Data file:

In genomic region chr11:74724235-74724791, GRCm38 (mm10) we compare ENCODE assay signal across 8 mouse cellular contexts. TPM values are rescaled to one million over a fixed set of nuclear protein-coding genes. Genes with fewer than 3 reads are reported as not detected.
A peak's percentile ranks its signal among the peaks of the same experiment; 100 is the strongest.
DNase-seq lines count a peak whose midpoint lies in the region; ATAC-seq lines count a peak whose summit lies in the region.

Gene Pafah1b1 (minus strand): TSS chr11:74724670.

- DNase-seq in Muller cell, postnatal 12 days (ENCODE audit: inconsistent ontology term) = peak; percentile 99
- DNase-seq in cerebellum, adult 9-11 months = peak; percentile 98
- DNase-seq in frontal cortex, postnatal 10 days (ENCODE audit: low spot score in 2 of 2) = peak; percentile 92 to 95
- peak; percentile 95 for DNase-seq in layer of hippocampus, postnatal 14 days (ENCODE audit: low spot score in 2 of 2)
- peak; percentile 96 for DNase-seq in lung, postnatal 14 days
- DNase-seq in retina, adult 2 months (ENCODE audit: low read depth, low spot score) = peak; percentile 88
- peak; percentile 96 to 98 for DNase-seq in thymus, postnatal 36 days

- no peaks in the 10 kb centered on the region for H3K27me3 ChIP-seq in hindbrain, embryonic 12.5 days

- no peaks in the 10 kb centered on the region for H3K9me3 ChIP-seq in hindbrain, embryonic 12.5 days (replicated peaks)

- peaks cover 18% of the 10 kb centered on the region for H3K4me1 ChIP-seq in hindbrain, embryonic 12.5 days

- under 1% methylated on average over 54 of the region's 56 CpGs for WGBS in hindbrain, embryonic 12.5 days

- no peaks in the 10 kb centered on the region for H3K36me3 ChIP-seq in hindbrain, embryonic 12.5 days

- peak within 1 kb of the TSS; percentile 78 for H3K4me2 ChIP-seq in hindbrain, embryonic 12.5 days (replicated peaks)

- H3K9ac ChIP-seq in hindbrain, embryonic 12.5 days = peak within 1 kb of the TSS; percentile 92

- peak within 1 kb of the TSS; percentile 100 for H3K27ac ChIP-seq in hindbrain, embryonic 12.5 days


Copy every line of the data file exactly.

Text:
In genomic region chr11:74724235-74724791, GRCm38 (mm10) we compare ENCODE assay signal across 8 mouse cellular contexts. TPM values are rescaled to one million over a fixed set of nuclear protein-coding genes. Genes with fewer than 3 reads are reported as not detected.
A peak's percentile ranks its signal among the peaks of the same experiment; 100 is the strongest.
DNase-seq lines count a peak whose midpoint lies in the region; ATAC-seq lines count a peak whose summit lies in the region.

Gene Pafah1b1 (minus strand): TSS chr11:74724670.

- DNase-seq in Muller cell, postnatal 12 days (ENCODE audit: inconsistent ontology term) = peak; percentile 99
- DNase-seq in cerebellum, adult 9-11 months = peak; percentile 98
- DNase-seq in frontal cortex, postnatal 10 days (ENCODE audit: low spot score in 2 of 2) = peak; percentile 92 to 95
- peak; percentile 95 for DNase-seq in layer of hippocampus, postnatal 14 days (ENCODE audit: low spot score in 2 of 2)
- peak; percentile 96 for DNase-seq in lung, postnatal 14 days
- DNase-seq in retina, adult 2 months (ENCODE audit: low read depth, low spot score) = peak; percentile 88
- peak; percentile 96 to 98 for DNase-seq in thymus, postnatal 36 days

- no peaks in the 10 kb centered on the region for H3K27me3 ChIP-seq in hindbrain, embryonic 12.5 days

- no peaks in the 10 kb centered on the region for H3K9me3 ChIP-seq in hindbrain, embryonic 12.5 days (replicated peaks)

- peaks cover 18% of the 10 kb centered on the region for H3K4me1 ChIP-seq in hindbrain, embryonic 12.5 days

- under 1% methylated on average over 54 of the region's 56 CpGs for WGBS in hindbrain, embryonic 12.5 days

- no peaks in the 10 kb centered on the region for H3K36me3 ChIP-seq in hindbrain, embryonic 12.5 days

- peak within 1 kb of the TSS; percentile 78 for H3K4me2 ChIP-seq in hindbrain, embryonic 12.5 days (replicated peaks)

- H3K9ac ChIP-seq in hindbrain, embryonic 12.5 days = peak within 1 kb of the TSS; percentile 92

- peak within 1 kb of the TSS; percentile 100 for H3K27ac ChIP-seq in hindbrain, embryonic 12.5 days